That composition has been carefully preserved, and on the old yellow sheets the cramped childish handwriting is still distinctly legible. As the first literary production of one who afterwards attained such distinction as a writer, it is deemed of sufficient value and interest to be embodied in this biography exactly as it was written and read sixty-five years ago. The subject was certainly a grave one to be handled by a child of twelve.


It has justly been concluded by the philosophers of every age that "The proper study of mankind is man," and his nature and composition, both physical and mental, have been subjects of the most critical examination. In the course of these researches many have been at a loss to account for the change which takes place in the body at the time of death. By some it has been attributed to the flight of its tenant, and by others to its final annihilation.

The questions, "What becomes of the soul at the time of death?" and, if it be not annihilated, "What is its destiny after death?" are those which, from the interest that we all feel in them, will probably engross universal attention.

In pursuing these inquiries it will be necessary to divest ourselves of all that knowledge which we have obtained from the light which revelation has shed over them, and place ourselves in the same position as the philosophers of past ages when considering the same subject.

The first argument which has been advanced to prove the immortality of the soul is drawn from the nature of the mind itself. It has (say the supporters of this theory) no composition of parts, and therefore, as there are no particles, is not susceptible of divisibility and cannot be acted upon by decay, and therefore if it will not decay it will exist forever.

Now because the mind is not susceptible of decay effected in the ordinary way by a gradual separation of particles, affords no proof that that same omnipotent power which created it cannot by another simple exertion of power again reduce it to nothing. The only reason for belief which this argument affords is that the soul cannot be acted upon by decay. But it does not prove that it cannot destroy its existence. Therefore, for the validity of this argument, it must either be proved that the "Creator" has not the power to destroy it, or that he has not the will; but as neither of these can be established, our immortality is left dependent on the pleasure of the Creator. But it is said that it is evident that the Creator designed the soul for immortality, or he would never have created it so essentially different from the body, for had they both been designed for the same end they would both have been created alike, as there would have been no object in forming them otherwise. This only proves that the soul and body had not the same destinations. Now of what these destinations are we know nothing, and after much useless reasoning we return where we began, our argument depending upon the good pleasure of the Creator.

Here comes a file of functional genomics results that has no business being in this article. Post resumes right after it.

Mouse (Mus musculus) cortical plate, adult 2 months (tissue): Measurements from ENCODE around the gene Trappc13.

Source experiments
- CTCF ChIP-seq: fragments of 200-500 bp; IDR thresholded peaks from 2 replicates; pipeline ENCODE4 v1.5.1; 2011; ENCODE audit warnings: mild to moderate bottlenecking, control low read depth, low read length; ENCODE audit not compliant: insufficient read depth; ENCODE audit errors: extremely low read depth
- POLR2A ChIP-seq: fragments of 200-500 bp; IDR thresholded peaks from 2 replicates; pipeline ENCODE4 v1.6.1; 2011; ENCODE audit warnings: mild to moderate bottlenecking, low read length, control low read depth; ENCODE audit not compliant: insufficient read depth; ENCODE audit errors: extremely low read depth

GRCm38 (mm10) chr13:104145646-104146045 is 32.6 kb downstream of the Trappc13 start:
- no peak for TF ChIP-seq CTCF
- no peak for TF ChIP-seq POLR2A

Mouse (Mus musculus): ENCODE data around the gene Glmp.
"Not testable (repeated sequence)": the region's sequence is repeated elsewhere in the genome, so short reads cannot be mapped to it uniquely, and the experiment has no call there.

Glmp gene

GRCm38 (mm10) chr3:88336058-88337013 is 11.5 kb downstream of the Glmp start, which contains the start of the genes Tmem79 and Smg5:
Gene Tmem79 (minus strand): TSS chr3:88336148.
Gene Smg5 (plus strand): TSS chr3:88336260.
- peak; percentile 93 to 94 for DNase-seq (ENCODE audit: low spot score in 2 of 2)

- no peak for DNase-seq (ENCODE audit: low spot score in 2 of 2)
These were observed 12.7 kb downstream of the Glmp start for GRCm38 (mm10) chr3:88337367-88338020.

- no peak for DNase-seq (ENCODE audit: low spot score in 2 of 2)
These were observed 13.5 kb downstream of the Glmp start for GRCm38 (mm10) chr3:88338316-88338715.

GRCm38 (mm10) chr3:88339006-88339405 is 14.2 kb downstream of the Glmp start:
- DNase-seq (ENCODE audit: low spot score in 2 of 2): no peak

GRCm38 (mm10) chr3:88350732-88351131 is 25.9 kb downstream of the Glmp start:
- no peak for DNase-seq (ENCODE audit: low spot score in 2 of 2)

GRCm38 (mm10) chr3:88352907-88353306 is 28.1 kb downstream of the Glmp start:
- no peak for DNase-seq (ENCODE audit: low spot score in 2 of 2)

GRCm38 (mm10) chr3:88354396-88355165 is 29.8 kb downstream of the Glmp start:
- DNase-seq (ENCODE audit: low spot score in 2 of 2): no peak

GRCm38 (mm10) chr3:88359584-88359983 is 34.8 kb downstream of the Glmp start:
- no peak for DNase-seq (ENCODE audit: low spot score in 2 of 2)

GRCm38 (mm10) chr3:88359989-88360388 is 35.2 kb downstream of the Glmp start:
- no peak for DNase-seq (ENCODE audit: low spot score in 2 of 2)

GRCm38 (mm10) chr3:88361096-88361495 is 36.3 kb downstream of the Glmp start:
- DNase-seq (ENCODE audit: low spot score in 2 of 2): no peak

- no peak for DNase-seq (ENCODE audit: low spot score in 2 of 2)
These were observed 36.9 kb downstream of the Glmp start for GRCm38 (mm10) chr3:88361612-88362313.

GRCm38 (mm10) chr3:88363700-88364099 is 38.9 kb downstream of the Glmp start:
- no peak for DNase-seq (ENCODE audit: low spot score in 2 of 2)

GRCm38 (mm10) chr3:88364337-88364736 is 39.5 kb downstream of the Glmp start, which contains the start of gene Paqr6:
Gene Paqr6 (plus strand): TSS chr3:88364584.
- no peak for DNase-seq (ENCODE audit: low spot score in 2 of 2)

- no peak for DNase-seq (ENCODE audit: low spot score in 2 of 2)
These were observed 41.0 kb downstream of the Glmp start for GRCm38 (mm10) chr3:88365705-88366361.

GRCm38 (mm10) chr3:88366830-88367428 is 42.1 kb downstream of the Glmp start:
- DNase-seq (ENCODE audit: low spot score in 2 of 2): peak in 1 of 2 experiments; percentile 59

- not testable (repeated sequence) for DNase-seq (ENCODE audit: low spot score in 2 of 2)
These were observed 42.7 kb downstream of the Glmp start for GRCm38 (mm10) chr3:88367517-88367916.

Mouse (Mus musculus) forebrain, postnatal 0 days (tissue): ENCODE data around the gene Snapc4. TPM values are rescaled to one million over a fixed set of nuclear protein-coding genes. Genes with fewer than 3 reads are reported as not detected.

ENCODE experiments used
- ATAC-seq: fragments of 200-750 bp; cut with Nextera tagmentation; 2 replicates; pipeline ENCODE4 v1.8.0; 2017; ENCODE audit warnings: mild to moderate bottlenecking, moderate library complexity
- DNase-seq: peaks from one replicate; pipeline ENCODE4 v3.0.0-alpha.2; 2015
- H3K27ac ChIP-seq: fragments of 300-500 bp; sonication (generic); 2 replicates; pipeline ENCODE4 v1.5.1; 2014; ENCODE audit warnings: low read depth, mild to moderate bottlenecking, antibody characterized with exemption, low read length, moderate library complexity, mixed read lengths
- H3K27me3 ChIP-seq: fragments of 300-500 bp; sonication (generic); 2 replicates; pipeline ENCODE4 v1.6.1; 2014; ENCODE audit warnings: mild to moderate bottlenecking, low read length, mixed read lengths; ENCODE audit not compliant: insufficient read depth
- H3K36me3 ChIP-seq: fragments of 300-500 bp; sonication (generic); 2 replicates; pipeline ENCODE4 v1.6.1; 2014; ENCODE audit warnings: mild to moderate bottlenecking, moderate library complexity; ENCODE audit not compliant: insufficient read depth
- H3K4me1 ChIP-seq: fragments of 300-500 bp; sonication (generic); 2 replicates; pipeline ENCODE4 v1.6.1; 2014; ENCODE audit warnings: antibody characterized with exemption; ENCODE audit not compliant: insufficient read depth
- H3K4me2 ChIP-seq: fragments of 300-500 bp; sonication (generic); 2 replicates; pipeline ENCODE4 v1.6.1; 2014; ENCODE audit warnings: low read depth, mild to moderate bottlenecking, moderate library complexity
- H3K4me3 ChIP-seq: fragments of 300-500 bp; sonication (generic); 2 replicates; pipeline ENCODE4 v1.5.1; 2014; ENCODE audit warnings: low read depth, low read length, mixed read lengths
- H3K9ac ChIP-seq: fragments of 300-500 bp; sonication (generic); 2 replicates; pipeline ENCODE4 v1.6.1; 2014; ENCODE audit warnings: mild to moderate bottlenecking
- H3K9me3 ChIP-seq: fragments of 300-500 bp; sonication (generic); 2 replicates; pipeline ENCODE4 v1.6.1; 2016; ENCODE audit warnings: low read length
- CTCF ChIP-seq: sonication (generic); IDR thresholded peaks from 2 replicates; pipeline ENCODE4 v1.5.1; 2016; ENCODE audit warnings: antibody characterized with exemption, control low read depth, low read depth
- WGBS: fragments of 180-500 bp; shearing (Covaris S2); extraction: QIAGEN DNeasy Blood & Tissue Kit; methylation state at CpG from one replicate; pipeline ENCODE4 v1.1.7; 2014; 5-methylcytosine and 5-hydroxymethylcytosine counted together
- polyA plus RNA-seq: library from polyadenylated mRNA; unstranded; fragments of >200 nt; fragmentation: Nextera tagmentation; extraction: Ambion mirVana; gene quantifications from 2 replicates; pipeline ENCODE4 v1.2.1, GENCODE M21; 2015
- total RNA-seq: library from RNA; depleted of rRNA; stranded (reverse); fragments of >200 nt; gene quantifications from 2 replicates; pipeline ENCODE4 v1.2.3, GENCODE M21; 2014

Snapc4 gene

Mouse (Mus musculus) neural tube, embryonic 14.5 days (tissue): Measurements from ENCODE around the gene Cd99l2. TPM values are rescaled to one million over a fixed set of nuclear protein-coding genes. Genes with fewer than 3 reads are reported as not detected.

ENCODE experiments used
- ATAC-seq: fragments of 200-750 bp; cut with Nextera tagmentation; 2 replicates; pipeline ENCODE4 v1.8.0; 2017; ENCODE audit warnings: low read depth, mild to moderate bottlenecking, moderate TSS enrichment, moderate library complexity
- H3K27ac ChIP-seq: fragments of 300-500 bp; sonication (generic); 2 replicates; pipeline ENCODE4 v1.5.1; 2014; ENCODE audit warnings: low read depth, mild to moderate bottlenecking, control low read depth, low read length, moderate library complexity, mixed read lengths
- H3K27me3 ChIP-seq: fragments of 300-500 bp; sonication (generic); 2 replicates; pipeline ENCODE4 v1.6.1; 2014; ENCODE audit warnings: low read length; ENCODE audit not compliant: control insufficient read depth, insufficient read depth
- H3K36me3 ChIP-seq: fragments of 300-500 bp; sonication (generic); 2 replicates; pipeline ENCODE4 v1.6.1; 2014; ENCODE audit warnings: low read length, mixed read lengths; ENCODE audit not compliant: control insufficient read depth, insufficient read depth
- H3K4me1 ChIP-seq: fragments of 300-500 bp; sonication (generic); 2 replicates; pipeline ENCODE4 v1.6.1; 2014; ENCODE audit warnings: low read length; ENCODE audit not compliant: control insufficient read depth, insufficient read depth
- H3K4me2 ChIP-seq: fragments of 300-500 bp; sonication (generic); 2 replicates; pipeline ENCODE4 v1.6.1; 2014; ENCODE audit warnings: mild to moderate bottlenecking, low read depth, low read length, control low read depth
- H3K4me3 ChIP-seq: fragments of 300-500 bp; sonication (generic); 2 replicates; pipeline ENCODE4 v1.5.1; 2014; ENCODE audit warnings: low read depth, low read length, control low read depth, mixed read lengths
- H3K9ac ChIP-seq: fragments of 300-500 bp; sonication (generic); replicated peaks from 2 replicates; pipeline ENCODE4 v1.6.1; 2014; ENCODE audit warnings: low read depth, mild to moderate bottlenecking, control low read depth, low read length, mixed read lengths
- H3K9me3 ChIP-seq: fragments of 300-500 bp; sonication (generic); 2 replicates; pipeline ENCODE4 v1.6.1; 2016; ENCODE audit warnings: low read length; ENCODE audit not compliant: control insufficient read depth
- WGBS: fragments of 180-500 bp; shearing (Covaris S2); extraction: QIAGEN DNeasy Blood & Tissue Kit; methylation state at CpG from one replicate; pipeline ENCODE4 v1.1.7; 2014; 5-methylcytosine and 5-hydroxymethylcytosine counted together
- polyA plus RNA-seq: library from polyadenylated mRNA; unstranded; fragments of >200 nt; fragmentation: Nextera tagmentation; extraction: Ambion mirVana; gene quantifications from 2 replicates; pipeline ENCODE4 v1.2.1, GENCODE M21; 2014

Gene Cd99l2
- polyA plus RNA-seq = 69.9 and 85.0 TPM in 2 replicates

And here it is said that a being of such infinite wisdom and benevolence as that of which the Creator is possessed would not have formed man with such vast capacities and boundless desires, and would have given him no opportunity for exercising them.

In order to establish the validity of this argument it is necessary to prove by the light of Nature that the Creator is benevolent, which, being impracticable, is of itself sufficient to render the argument invalid.

But the argument proceeds upon the supposition that to destroy the soul would be unwise. Now this is arraigning the "All-wise" before the tribunal of his subjects to answer for the mistakes in his government. Can we look into the council of the "Unsearchable" and see what means are made to answer their ends? We do not know but the destruction of the soul may, in the government of God, be made to answer such a purpose that its existence would be contrary to the dictates of wisdom.

The great desire of the soul for immortality, its secret, innate horror of annihilation, has been brought to prove its immortality. But do we always find this horror or this desire? Is it not much more evident that the great majority of mankind have no such dread at all? True that there is a strong feeling of horror excited by the idea of perishing from the earth and being forgotten, of losing all those honors and all that fame awaited them. Many feel this secret horror when they look down upon the vale of futurity and reflect that though now the idols of the world, soon all which will be left them will be the common portion of mankind—oblivion! But this dread does not arise from any idea of their destiny beyond the tomb, and even were this true, it would afford no proof that the mind would exist forever, merely from its strong desires. For it might with as much correctness be argued that the body will exist forever because we have a great dread of dying, and upon this principle nothing which we strongly desire would ever be withheld from us, and no evil that we greatly dread will ever come upon us, a principle evidently false.